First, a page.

Last month, I wrote a blog post looking at my early numbers for The Snow Queen’s Shadow [Amazon | B&N | Mysterious Galaxy]. Based on those early numbers, the print sales seemed pretty much in line with what I’d seen for other books.
“If you eliminate Red Hood, then according to Bookscan, the new book sold more print copies in its first week than any of my previous books … What does this all mean? Not too much, to be honest. I’m one author, and there could be any number of factors going on here.”
It’s almost two months since Snow Queen came out. Since then, Borders has officially gone into bankruptcy. George R. R. Martin’s new book came out, which I’m told cannibalized some fantasy sales across the board. And B&N has started cutting back on their orders.
So I put together a comparison of total print sales for the first eight weeks of each of my books:
Keeping in mind that Red Hood got some additional display space and advertising push, this is … still better than I was expecting to see. Snow Queen has slipped behind the other princess books, but continues to outsell the goblins. Not too bad.
On the other hand, the numbers for Snow Queen include a visible boost in sales when Borders declared bankruptcy and people started rushing out to buy books at 40% off. That’s a short-term gain, and I expect to see another dropoff once Borders closes its doors for good.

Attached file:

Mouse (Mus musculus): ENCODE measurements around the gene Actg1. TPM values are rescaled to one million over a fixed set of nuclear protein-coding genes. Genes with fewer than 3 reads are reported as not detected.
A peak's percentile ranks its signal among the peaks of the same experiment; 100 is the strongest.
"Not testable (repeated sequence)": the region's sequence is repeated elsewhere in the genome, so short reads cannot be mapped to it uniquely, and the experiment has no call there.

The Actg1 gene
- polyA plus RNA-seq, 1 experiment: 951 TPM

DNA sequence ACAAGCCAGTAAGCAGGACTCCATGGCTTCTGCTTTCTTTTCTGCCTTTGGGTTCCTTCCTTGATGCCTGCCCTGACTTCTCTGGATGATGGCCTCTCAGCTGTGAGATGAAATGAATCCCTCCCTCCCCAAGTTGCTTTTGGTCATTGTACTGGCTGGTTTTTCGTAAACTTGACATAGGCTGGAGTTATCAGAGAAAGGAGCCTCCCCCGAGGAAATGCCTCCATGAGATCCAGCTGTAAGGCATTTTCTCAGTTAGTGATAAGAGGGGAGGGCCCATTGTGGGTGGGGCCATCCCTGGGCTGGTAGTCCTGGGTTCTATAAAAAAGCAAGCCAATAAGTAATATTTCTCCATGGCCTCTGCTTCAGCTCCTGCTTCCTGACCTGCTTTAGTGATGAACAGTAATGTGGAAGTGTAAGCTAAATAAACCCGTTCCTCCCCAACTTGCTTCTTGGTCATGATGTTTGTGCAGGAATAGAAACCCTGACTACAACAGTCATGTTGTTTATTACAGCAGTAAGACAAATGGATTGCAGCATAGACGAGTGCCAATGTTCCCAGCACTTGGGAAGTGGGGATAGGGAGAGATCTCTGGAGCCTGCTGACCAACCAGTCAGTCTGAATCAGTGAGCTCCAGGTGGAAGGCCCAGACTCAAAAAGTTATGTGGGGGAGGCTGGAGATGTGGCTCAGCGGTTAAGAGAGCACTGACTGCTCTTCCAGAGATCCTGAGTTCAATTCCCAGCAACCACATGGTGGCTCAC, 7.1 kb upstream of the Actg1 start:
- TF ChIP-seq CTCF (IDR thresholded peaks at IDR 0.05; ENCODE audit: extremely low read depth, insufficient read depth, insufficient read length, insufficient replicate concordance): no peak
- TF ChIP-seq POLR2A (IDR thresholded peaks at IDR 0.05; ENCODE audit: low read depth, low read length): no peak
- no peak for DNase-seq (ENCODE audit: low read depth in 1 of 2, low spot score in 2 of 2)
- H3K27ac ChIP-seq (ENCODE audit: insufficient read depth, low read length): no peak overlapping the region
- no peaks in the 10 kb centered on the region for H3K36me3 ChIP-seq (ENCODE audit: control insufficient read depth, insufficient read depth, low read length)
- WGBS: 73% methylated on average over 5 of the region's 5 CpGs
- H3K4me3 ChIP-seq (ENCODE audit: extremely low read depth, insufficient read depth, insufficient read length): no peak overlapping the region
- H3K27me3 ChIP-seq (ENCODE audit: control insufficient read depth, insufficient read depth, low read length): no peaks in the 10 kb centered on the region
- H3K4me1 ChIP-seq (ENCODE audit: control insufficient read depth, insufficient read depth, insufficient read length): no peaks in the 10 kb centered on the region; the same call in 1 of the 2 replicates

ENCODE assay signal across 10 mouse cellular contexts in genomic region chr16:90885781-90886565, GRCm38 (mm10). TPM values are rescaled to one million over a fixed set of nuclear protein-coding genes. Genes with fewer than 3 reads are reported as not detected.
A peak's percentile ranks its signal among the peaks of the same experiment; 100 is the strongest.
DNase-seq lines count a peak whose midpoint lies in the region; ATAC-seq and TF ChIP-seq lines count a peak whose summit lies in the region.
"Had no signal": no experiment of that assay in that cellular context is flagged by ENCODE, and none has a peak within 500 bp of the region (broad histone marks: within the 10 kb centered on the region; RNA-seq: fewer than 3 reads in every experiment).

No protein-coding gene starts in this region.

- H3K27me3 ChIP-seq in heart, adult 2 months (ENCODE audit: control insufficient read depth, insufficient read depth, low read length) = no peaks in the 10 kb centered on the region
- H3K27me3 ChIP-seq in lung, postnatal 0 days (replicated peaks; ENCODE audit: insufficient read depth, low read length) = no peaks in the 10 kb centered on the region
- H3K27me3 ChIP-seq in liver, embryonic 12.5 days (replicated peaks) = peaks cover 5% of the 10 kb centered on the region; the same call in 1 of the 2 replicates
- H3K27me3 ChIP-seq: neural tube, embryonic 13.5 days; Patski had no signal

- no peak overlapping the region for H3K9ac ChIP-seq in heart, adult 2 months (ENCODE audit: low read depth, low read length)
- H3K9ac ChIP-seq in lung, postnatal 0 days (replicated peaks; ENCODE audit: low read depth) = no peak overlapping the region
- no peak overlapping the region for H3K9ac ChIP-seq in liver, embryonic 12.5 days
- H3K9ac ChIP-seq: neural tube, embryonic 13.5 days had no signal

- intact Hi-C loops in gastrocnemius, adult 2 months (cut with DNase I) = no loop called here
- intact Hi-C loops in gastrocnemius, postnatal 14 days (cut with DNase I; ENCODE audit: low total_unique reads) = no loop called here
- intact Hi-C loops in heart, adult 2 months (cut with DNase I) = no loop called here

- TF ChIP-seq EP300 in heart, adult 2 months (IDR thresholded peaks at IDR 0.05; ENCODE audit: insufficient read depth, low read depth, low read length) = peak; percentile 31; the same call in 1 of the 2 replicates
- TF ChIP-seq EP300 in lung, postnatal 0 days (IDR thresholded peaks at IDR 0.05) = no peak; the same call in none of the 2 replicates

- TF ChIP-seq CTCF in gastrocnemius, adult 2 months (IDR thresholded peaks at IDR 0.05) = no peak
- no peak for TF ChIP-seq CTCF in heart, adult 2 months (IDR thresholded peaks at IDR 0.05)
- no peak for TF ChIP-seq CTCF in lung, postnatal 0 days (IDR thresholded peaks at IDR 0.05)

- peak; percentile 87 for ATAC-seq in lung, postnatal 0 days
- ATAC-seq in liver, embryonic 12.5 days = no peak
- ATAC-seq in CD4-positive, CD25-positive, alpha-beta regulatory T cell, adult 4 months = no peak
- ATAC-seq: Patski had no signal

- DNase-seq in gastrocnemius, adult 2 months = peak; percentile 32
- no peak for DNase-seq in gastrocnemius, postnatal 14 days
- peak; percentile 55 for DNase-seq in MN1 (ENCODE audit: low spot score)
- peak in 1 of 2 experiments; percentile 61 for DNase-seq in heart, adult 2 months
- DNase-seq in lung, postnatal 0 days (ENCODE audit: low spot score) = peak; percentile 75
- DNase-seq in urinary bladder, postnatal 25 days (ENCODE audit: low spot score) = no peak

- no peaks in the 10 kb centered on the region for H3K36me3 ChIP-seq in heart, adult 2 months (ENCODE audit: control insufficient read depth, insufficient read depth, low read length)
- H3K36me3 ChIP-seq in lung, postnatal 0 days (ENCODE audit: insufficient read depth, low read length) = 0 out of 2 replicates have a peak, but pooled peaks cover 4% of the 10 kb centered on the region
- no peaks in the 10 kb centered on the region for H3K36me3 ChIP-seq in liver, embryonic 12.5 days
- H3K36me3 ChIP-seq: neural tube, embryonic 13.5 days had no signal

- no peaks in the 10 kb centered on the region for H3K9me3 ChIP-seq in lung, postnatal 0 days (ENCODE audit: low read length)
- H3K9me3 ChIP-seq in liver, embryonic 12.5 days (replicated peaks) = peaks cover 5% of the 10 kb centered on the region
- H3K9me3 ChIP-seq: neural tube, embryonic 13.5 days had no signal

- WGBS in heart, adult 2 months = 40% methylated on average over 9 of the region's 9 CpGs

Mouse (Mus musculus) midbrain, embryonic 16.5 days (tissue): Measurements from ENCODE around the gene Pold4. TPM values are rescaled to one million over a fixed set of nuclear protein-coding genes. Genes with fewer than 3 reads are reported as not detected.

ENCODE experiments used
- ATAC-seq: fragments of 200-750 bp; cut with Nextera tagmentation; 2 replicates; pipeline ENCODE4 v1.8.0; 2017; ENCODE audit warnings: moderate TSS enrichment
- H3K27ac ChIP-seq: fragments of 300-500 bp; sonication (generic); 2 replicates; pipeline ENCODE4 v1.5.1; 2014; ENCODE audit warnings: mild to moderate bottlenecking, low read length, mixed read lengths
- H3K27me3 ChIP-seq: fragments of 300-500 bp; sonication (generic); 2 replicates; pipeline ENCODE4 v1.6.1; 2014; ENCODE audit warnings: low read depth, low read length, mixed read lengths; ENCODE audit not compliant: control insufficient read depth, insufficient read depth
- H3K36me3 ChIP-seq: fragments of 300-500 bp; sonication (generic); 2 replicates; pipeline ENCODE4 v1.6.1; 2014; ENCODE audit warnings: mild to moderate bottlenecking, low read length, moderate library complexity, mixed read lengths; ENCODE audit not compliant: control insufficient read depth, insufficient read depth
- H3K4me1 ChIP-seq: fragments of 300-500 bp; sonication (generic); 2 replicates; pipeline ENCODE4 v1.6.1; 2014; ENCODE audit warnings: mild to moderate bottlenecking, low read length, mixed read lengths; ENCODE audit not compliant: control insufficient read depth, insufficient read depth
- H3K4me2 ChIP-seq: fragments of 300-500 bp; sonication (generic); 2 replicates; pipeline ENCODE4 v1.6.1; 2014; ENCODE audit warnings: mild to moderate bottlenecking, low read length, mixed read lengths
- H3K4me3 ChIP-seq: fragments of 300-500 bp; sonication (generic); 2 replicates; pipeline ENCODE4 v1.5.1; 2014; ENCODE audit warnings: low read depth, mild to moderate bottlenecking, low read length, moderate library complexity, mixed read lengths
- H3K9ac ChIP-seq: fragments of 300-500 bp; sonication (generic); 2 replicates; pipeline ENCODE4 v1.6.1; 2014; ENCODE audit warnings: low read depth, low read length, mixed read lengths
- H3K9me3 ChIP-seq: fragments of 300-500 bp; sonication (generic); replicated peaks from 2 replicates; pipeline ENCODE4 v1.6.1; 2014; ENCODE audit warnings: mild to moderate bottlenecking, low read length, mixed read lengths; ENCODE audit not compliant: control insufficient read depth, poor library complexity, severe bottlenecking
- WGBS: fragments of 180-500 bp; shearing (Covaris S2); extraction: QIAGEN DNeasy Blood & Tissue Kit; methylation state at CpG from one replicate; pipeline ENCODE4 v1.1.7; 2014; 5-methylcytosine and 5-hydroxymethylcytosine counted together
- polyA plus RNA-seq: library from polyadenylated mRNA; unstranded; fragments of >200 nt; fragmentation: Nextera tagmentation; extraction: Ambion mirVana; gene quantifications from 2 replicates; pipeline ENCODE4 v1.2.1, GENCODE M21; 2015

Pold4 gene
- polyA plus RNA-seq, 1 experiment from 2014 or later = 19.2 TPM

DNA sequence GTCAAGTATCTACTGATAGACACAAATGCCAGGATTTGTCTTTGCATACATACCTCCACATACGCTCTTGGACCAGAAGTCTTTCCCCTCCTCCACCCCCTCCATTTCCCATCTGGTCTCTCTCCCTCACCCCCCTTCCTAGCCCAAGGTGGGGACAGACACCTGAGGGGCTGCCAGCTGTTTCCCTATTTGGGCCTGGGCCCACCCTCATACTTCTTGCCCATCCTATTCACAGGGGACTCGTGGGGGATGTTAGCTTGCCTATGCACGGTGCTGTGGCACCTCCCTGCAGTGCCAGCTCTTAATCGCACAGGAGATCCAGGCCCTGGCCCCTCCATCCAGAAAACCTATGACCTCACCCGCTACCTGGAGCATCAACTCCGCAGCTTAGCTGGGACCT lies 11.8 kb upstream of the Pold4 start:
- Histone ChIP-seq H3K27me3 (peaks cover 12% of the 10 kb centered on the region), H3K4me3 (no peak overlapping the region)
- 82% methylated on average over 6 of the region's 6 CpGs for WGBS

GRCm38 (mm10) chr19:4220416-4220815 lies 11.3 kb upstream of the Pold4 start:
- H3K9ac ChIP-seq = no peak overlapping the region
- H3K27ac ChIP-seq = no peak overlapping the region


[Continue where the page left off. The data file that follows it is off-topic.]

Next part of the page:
And of course, I won’t know how the e-book is selling for quite some time.
In conclusion … I don’t know. I’ve been pointed to more “Publishing is DOOMED!!!” articles recently, and all I can think is “Bored now.” I don’t see publishing disappearing any time soon.
Changing, yes. Continuing to work toward an equilibrium point between print and e-books, sure. Causing some people to freak out like poo-flinging monkeys on crystal meth, absolutely.
I don’t know what publishing is going to look like five or ten years from now. I don’t know if the death of Borders will lead to a resurgence in the independent bookstores, or if brick & mortar stores will continue to decline. I don’t know whether the mass market format will go away, replaced by print-on-demand and e-books. I don’t know.
But then, if I wanted a stable, secure, unchanging career, writing fiction might not have been the best choice.
I do know that people enjoy stories. Publishing is changing, but love of story has been a core part of our species for as long as we can remember. While the delivery of those stories will continue to evolve, the demand for those stories isn’t going away.
So as for me, I’m just going to keep writing, and I hope y’all will continue to read and enjoy those stories with me.